LC Urgent Q4: Electricity tariffs increase of the two power companies

     Following is a question by the Hon Miriam Lau under Rule 24(4) of the Rules of Procedure and the reply by the Secretary for the Environment, Mr Edward Yau, in the Legislative Council today (December 21):


     The new rates of tariff increase announced earlier by CLP Power Hong Kong Limited (CLP) and The Hongkong Electric Company Limited (HEC), which are as high as 9.2% and 6.3% respectively, are very drastic even though HEC has subsequently announced that it will improve the existing progressive block tariff rate mechanism to reduce the impact of the tariff adjustments on the grassroots as well as small and medium enterprises, and members of the public as well as the commercial sector alike have voiced strong opposition.  In this connection, will the Government inform this Council :

(a) given that CLP has introduced a new tariff scheme for business customers under which they will be charged at a flat rate, of the additional operating costs in tariff to be borne by large power tariff business customers; whether the authorities have estimated the extra tariff revenues so generated by CLP; as the scheme is tantamount to doubling the tariff increases to be imposed on these business customers, what measures the authorities will take to avoid imposing an additional burden on them; and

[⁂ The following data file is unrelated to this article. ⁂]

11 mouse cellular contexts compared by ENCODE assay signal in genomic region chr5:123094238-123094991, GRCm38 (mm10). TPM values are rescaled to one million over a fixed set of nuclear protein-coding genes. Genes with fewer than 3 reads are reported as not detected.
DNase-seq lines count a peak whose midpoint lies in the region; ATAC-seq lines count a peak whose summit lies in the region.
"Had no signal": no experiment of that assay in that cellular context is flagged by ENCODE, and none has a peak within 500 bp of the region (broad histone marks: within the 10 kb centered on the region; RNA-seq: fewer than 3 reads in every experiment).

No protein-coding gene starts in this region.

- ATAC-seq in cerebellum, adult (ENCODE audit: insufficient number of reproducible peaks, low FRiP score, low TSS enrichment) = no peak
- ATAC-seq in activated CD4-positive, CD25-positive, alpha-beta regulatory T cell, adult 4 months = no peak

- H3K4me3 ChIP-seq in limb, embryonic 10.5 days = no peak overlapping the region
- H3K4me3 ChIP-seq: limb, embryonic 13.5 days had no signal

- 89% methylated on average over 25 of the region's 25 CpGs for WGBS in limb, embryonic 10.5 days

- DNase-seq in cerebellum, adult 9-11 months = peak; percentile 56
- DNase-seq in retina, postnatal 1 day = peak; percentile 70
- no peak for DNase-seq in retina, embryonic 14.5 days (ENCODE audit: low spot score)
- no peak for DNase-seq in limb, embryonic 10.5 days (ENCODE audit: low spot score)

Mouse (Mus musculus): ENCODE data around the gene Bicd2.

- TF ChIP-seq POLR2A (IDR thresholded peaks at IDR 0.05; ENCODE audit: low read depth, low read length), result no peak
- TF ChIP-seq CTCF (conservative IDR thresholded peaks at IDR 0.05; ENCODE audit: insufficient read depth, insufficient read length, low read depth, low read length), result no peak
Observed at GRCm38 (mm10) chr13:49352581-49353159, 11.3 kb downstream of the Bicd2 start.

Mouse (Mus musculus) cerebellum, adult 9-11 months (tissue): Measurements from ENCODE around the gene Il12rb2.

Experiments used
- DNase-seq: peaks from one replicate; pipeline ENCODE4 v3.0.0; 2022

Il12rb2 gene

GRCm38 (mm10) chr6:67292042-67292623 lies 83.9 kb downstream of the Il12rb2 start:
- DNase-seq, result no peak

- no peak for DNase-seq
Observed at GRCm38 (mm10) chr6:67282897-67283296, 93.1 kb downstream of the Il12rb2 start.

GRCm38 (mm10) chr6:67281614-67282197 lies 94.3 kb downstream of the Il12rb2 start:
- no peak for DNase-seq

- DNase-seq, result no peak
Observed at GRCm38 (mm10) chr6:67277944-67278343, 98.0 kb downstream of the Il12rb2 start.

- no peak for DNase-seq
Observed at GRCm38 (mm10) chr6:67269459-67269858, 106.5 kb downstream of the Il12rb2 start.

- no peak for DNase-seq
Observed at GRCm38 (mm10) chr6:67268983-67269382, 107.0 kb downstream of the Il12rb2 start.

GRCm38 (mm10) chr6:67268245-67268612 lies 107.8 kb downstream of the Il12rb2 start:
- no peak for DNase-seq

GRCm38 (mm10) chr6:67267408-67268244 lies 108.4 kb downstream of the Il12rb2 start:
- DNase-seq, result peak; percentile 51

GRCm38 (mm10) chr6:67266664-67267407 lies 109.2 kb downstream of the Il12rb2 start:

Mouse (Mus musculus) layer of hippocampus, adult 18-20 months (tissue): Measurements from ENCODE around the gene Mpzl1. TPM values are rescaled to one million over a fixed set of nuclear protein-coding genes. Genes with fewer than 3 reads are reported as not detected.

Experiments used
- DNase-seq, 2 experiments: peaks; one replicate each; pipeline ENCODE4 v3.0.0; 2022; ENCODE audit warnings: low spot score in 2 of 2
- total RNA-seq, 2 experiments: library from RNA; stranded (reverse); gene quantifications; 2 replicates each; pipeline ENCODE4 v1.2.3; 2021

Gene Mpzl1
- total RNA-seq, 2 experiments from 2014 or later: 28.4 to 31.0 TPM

(b) whether the Government has known well in advance that the two power companies will drastically increase the tariffs according to the provisions under the Scheme of Control Agreements (SCAs), and that the rates of tariff increase proposed at the end of next year will be even more drastic than this year's increase; if so, whether there is serious dereliction of duty on the part of the Government in respect of reaching such SCAs; if not, whether it will take remedial measures immediately?



     The electricity tariff structures of the two power companies are all along based on the cost of electricity supply.  The two power companies set different tariff levels and "discounts" for customers of different usage and different categories.  Some of the "discounts" are offered for the purpose of promoting energy conservation, and some due to the lower cost of supplying electricity to consumers with higher level of consumption.  As such, the tariff rates offered to these users are lower.